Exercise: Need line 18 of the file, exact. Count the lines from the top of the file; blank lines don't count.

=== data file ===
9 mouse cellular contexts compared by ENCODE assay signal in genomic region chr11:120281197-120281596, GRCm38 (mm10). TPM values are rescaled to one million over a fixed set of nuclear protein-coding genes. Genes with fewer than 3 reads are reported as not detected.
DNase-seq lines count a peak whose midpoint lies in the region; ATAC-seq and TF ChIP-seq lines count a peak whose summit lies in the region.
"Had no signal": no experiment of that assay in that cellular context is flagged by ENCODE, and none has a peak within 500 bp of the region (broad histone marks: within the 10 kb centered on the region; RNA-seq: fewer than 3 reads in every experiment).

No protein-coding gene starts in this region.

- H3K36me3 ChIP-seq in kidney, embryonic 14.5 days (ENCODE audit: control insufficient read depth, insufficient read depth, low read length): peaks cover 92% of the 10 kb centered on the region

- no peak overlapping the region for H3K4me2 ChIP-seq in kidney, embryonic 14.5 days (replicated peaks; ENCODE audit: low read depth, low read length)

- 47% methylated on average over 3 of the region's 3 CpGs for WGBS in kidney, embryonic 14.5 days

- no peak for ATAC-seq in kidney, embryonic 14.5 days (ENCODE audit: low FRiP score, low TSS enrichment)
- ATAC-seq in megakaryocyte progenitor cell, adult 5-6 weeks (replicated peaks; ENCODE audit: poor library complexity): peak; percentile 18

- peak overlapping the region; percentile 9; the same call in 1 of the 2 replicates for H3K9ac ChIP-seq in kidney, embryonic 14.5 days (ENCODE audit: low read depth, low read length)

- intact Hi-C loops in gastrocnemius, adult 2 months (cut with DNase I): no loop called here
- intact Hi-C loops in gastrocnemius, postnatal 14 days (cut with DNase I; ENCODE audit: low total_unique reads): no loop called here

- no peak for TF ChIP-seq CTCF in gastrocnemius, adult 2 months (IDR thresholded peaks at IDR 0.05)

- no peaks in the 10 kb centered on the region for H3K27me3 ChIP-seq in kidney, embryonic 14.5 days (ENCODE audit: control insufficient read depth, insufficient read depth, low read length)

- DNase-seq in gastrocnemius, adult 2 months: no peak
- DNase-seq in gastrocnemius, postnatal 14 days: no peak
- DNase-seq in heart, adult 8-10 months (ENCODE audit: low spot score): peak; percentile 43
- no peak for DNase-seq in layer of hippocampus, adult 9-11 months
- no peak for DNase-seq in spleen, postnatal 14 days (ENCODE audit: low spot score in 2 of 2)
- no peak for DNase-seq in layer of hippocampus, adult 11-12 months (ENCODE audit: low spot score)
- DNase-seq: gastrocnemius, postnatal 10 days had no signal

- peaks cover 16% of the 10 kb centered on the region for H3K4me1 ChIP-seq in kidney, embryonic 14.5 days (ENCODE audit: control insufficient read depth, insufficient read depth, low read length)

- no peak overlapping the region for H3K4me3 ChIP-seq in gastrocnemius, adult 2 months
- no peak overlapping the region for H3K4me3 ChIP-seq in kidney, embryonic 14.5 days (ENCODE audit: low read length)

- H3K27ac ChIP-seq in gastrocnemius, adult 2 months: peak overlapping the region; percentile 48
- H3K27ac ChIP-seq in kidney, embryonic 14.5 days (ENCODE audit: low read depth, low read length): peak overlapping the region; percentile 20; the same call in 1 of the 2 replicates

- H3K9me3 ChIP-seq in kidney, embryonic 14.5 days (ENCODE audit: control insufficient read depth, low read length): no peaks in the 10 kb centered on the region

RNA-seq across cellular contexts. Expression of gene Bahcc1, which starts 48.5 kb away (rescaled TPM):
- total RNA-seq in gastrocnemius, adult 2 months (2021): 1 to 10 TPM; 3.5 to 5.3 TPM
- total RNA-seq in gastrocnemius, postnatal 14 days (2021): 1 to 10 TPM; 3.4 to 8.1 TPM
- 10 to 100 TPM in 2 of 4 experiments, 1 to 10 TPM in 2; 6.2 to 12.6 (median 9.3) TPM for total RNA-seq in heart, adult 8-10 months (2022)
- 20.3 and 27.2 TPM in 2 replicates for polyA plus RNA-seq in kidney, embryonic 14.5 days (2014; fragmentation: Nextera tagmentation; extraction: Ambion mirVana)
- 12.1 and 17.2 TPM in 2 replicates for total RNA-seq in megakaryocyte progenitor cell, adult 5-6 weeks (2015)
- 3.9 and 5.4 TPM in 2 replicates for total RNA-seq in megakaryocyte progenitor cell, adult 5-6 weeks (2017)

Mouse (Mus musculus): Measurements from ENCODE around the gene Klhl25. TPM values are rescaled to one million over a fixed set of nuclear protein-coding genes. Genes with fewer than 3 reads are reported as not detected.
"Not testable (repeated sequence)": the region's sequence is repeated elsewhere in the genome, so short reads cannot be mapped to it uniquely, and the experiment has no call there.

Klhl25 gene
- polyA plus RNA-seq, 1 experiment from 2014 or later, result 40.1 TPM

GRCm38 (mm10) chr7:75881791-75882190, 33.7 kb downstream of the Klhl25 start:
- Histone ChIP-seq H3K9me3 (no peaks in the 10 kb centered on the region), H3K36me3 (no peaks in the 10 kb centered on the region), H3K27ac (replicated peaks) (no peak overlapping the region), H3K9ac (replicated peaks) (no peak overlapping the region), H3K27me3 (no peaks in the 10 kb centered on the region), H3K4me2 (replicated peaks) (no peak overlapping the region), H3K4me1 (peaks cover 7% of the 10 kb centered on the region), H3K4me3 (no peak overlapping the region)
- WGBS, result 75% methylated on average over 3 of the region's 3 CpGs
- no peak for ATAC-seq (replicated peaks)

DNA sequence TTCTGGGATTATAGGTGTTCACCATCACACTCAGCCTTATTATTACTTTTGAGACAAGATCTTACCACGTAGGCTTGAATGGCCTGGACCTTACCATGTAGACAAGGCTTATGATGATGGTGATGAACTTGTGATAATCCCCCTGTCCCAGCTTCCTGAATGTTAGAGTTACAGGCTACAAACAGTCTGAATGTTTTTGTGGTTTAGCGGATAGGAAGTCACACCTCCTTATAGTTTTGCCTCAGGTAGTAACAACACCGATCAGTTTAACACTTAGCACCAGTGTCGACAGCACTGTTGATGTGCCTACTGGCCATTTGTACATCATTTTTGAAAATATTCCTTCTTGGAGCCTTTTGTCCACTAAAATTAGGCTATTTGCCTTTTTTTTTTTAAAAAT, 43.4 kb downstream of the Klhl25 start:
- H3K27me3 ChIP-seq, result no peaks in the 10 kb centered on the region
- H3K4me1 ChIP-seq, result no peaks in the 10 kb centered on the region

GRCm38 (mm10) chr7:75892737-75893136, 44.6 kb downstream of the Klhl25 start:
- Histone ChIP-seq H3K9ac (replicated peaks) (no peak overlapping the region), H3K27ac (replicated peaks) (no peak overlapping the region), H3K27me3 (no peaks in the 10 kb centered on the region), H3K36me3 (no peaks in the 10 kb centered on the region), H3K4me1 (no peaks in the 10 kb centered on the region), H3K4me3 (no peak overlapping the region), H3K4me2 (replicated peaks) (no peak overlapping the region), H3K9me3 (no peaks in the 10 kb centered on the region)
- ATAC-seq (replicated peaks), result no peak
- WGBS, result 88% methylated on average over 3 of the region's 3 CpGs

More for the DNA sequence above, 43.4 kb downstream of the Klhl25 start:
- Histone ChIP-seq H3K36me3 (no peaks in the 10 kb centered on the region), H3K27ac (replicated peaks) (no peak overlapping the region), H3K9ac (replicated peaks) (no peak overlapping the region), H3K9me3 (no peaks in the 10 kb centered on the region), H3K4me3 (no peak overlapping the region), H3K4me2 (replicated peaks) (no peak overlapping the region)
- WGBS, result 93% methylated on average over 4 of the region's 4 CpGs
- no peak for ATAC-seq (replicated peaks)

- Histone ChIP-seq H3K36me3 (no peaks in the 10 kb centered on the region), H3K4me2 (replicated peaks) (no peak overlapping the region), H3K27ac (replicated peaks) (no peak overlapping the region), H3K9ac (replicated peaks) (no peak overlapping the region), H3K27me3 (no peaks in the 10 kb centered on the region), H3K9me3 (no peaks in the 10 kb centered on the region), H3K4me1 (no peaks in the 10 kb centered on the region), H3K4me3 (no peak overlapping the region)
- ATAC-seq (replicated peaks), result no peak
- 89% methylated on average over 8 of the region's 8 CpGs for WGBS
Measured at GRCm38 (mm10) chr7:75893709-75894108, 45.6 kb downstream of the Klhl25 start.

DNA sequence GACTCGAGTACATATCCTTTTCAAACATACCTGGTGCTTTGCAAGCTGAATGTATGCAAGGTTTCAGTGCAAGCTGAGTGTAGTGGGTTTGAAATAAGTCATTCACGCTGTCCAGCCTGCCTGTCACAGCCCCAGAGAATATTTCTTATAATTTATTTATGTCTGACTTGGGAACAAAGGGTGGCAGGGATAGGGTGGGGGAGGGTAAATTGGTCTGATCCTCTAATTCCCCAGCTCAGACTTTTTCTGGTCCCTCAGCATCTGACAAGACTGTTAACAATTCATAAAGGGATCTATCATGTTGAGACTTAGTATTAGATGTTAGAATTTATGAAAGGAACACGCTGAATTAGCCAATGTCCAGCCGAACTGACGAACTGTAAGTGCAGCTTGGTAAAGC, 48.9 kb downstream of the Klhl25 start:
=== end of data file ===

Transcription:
- no peak for DNase-seq in layer of hippocampus, adult 9-11 months